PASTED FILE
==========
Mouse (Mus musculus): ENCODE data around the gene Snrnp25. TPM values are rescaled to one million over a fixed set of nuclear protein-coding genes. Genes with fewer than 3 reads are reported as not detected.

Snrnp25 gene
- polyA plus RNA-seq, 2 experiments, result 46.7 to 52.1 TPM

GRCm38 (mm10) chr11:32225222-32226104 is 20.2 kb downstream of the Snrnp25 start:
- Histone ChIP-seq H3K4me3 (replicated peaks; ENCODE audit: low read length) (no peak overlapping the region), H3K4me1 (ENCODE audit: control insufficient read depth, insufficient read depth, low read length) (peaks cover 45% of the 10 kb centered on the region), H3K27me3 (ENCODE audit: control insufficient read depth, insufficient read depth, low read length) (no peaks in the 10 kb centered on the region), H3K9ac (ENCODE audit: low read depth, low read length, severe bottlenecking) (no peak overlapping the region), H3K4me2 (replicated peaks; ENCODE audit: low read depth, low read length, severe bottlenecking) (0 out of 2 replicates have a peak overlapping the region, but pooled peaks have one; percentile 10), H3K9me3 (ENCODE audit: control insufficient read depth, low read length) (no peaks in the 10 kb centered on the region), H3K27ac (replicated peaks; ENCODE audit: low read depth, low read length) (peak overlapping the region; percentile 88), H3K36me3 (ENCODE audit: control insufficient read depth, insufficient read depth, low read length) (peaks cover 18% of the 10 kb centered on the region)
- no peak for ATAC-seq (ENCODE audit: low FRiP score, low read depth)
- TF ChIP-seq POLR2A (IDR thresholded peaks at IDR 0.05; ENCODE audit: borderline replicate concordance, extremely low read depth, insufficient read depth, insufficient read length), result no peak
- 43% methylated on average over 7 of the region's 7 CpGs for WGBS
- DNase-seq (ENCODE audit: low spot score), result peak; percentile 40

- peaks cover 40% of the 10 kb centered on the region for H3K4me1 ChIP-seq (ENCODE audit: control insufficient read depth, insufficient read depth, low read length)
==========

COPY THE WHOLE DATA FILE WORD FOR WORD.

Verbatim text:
Mouse (Mus musculus): ENCODE data around the gene Snrnp25. TPM values are rescaled to one million over a fixed set of nuclear protein-coding genes. Genes with fewer than 3 reads are reported as not detected.

Snrnp25 gene
- polyA plus RNA-seq, 2 experiments, result 46.7 to 52.1 TPM

GRCm38 (mm10) chr11:32225222-32226104 is 20.2 kb downstream of the Snrnp25 start:
- Histone ChIP-seq H3K4me3 (replicated peaks; ENCODE audit: low read length) (no peak overlapping the region), H3K4me1 (ENCODE audit: control insufficient read depth, insufficient read depth, low read length) (peaks cover 45% of the 10 kb centered on the region), H3K27me3 (ENCODE audit: control insufficient read depth, insufficient read depth, low read length) (no peaks in the 10 kb centered on the region), H3K9ac (ENCODE audit: low read depth, low read length, severe bottlenecking) (no peak overlapping the region), H3K4me2 (replicated peaks; ENCODE audit: low read depth, low read length, severe bottlenecking) (0 out of 2 replicates have a peak overlapping the region, but pooled peaks have one; percentile 10), H3K9me3 (ENCODE audit: control insufficient read depth, low read length) (no peaks in the 10 kb centered on the region), H3K27ac (replicated peaks; ENCODE audit: low read depth, low read length) (peak overlapping the region; percentile 88), H3K36me3 (ENCODE audit: control insufficient read depth, insufficient read depth, low read length) (peaks cover 18% of the 10 kb centered on the region)
- no peak for ATAC-seq (ENCODE audit: low FRiP score, low read depth)
- TF ChIP-seq POLR2A (IDR thresholded peaks at IDR 0.05; ENCODE audit: borderline replicate concordance, extremely low read depth, insufficient read depth, insufficient read length), result no peak
- 43% methylated on average over 7 of the region's 7 CpGs for WGBS
- DNase-seq (ENCODE audit: low spot score), result peak; percentile 40

- peaks cover 40% of the 10 kb centered on the region for H3K4me1 ChIP-seq (ENCODE audit: control insufficient read depth, insufficient read depth, low read length)